Wednesday, April 30, 2008

Driving, a.k.a. Taking Your Life Into Your Hands




Yesterday we were talking with some friends about a student who is trying to get her Tanzanian driver's license. Since the student is American, we were discussing how learning how to drive in Dar is vastly different than learning to drive in the U.S. Learning to drive here has been like gaining an entirely new skill! Here are some of the "unwritten" driving rules we have discovered during our five years here:
1. Tanzania is a former British colony, so drive on the left side of the road. (That is, unless it’s more convenient to drive on the right.)

2. The bigger car gets the right-of-way

3. If you have a red license plate (government), then you have the right-of-way

4. If you have a blue license plate (United Nations), then you have the right-of-way.

5. If traffic stops in your lane, feel free to drive on the shoulder. Or the shoulder of the other side of the road. Or into on-coming traffic. Whichever gets you where you need to go the fastest. Pay no attention to the fact you are actually making traffic worse.

6. Getting pulled over often depends on the color of your skin, not on breaking a traffic rule.

7. When you come to a traffic light, stop only if you feel like it. Ignore the traffic light if there is a police officer in the intersection directing traffic, because he always trumps the light.

8. If the traffic light isn’t working, and there’s no police officer, close your eyes and drive through.

9. If you hit 40 mph…whew! It’s exhilarating.

10. Drive offensively, not defensively, or you won’t ever get anywhere.

11. At night, always drive with your brights on, unless you feel like being considerate.

12. Always drive with the assumption that at any moment, any one of the cars in front or the sides of you could spontaneously pull into your lane. Assume that they will.

Wednesday, April 23, 2008

And You Think California is Expensive....


1600 shillings per liter equals $1.33 per liter
Approximately 4 liters to a gallon means...
$5.33 per gallon.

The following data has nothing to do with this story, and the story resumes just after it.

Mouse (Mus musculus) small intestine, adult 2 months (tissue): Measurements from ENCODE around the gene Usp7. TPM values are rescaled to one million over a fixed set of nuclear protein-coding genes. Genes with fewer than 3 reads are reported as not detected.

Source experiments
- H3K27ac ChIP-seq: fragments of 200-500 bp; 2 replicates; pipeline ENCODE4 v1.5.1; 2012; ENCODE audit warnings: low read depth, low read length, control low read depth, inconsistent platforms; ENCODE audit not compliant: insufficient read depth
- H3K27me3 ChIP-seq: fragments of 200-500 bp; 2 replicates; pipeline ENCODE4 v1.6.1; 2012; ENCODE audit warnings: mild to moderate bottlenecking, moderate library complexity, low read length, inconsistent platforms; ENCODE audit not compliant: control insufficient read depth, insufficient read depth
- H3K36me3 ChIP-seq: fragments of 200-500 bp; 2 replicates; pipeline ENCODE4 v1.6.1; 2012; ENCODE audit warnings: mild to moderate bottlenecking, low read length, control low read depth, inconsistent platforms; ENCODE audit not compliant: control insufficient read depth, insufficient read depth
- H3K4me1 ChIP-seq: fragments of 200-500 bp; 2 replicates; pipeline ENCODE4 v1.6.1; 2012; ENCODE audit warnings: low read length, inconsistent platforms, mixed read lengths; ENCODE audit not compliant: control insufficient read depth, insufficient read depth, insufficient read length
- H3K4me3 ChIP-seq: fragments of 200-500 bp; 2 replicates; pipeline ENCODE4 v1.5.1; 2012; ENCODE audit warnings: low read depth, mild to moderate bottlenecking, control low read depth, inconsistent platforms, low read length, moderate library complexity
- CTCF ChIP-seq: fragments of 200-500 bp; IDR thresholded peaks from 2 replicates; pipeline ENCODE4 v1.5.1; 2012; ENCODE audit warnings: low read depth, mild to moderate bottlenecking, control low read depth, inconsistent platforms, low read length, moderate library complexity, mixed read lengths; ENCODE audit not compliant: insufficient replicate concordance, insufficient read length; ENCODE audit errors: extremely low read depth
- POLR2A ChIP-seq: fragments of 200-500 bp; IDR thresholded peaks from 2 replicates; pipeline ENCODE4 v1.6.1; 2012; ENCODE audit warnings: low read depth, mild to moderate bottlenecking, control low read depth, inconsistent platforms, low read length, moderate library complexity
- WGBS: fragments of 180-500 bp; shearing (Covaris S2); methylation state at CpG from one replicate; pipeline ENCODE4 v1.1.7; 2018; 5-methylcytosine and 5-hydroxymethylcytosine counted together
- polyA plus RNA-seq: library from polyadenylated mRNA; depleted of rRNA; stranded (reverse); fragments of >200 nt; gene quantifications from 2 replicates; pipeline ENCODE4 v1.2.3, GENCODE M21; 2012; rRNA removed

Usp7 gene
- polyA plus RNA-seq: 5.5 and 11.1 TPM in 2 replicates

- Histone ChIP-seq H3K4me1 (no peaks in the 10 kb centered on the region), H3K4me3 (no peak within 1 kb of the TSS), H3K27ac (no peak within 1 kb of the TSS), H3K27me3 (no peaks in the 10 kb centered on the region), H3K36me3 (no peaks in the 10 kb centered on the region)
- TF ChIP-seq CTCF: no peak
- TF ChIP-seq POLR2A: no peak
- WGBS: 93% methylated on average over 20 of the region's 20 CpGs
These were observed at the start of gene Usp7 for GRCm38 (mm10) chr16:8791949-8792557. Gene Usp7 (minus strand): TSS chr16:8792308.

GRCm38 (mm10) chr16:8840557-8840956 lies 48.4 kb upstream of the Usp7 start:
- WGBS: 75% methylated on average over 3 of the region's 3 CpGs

(the other prices listed are for diesel and kerosene)

Makes you want to ride a bike!

Wednesday, April 16, 2008

Beading


My small group came over yesterday for a craft afternoon. This age group(8th graders) is so fun because they still really like projects like this.


I love the diversity of my group! Andrea (Dutch), Jenai (Irish), Christa (American), Randra (Madagascar), Jessi (Swiss), and Samael (Tanzanian). Hannah (Korean) wasn't there. I wish I could tell you all the wonderful things these girls' parents are doing throughout Tanzania, but this isn't the place to write about it. HOPAC has only 8 boarding students and 3 of them are in my group!


Grace totally amazed me yesterday. She wanted to participate too, so she got set up at the table with pony beads and yarn, and she spent almost 2 hours stringing those beads! When she ran out and wanted more, we took all her beads off the string and she did it over again! Love the tongue--total concentration. :-)

Monday, April 14, 2008

Look at Me, Mommy!



Her legs are finally long enough! Go, Gracie, Go!
(And yes, my daughter does does run around in just underwear a lot of the time. I admit it.)

Saturday, April 12, 2008

Does This Make Me Green?



I wash and reuse my zip-lock bags. Lots of times. According to past roommates (who shall remain nameless) and friends who now live in Long Beach (who shall remain nameless), this made me weird. Very weird.

But I was raised in Africa. You couldn’t buy zip-lock bags there. They were a luxury so you re-used them until they didn’t hold together anymore. So I did it in the States too—out of habit, I guess. Now I do it because I’m living in Africa again and I have to make my one box of bags last two years.